Aircraft seat suppliers are struggling to meet the demand for new high-end, lie-flat seats, for business and first class in big widebody jets, and the supply chain squeeze has begun to slow Boeing jet deliveries.
The shortage of premium seats and new Federal Aviation Administration certification requirements for seats are prime reasons American Airlines pushed back delivery of two Boeing 787 Dreamliners from this month into sometime in “the first quarter” of next year.
“This is not something specific to American,” said airline spokesman Matt Miller. “It’s an issue the entire industry is facing.”
American’s 787 business class seats are made by French supplier Zodiac. B/E Aerospace, based in Florida, is the other leading seat manufacturer, supplying, for example, the business class seats in United Airlines’ 787s.
Boeing insists that, despite American’s deferral of two deliveries, it will still meet its 2014 target of 110 Dreamliner deliveries by year-end. To do so, it will have to deliver seven more 787s by the end of the month.
“Our delivery guidance for the year has not changed,” said Boeing spokesman Doug Alder.
“Zodiac and other suppliers are having a hard time meeting demand,” said Ken Herbert, an industry analyst with investment bank Canaccord Genuity. “I think Boeing will find a way to make that number, but I’m sure it’s having an impact on other aircraft and other airlines.”
The soaring production rate for large jets that fly internationally has created heavy demand for new premium seats. Higher levels of seat customization by airlines adds to the pressure.
This year, through November, Boeing had delivered a record 207 widebody jets. In all of last year, Boeing delivered only 133 widebodies.
“We’re working on several fronts to increase seat production capacity,” said Alder.
Airbus is facing the same pressures. Spokeswoman Mary Anne Greczyn said maintaining the seat supply is “a daily challenge.”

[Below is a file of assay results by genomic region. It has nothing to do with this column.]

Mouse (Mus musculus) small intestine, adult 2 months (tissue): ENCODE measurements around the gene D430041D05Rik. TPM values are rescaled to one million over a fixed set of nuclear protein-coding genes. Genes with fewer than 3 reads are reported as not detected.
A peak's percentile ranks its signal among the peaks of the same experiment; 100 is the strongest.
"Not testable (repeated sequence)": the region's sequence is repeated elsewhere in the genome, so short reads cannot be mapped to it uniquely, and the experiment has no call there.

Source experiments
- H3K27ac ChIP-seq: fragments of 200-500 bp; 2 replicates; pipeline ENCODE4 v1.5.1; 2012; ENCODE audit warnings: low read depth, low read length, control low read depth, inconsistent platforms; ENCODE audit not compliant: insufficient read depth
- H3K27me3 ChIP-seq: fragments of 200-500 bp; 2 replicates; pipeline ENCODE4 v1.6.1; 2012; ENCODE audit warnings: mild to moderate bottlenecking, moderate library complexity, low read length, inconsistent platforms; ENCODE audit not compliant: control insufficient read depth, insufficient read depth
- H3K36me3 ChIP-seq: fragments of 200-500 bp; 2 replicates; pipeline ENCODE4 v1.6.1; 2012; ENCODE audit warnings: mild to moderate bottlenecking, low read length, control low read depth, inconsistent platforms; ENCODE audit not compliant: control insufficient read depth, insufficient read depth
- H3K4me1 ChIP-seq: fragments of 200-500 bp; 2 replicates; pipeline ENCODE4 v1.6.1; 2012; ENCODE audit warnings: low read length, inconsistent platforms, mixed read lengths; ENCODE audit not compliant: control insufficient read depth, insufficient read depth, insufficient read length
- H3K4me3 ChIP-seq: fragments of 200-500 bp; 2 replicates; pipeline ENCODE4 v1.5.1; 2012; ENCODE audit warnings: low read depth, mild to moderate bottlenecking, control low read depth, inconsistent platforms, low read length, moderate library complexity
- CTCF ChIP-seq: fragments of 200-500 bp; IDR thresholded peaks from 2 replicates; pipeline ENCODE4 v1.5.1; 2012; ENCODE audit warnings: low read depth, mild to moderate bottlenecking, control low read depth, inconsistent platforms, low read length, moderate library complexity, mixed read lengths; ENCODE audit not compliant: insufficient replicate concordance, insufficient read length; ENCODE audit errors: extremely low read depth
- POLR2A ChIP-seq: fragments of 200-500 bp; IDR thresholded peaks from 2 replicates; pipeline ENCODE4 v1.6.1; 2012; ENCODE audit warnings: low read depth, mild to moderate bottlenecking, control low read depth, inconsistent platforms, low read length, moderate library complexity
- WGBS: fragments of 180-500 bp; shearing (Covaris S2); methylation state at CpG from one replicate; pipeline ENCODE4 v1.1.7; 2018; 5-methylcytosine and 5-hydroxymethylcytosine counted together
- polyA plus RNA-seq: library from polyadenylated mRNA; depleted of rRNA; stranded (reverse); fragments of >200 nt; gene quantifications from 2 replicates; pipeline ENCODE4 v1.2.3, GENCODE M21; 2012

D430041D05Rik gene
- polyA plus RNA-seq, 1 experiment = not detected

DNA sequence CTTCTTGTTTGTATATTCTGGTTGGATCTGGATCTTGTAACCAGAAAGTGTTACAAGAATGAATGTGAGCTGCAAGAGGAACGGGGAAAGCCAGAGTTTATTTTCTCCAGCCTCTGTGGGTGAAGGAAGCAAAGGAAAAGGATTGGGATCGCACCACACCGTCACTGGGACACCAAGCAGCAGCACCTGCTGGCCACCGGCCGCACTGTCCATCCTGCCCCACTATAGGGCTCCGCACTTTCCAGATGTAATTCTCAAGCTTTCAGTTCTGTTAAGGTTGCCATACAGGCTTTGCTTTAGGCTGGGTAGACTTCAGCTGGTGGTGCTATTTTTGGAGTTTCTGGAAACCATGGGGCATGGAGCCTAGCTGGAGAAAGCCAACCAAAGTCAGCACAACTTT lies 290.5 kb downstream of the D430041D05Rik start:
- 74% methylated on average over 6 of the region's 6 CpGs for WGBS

So far, though, she said, “we are managing it and preventing it from affecting our delivery schedule.”
Another factor slowing delivery of new seats is that the FAA has developed new requirements applying to seats, such as those in business class that are not facing forward to a seat immediately in front. Passengers in such seats must be protected from head injury, using air bags or some other safety measures.
This new requirement means that seat makers, to get their seats certified, have had to devise entirely new crash tests, using new “crash test dummies” with flexible necks.
Analyst Herbert said many airlines are pushing to upgrade their premium class cabins, with fully customized seats that incorporate the latest inflight connectivity technology and comfort, and all require separate FAA certification.
“On the 787, in particular, there is a bit of a certification crunch,” said Herbert.
Airline analyst Robert Mann said top-end modern seats, enclosed in plastic shells and sporting luxury finishes and lie-flat controls, cost from $120,000 to $200,000.
That’s partly because the cost of developing these designs has to be amortized over a relatively small number of seats. In comparison, he said, a typical coach seat costs about $7,000.
Zodiac manufactures the seats for American in Gainesville, Texas, just north of the airline’s headquarters.
The Gainesville plant had a four-week strike in September, contributing to the seat supply shortage. Even before that strike, Zodiac acknowledged to analysts that its interiors unit faced “operating difficulties … due to an extremely high level” of demand.
In a Thursday conference call from Paris, Zodiac chief executive Olivier Zarrouati said, “Our engineering office was unable to cope with the workload and so there were some delays in deliveries.”
However, he added, efforts to improve output “are already starting to bear fruit.”
Zarrouati said the next six months should see Zodiac’s seat supply chain return to normal.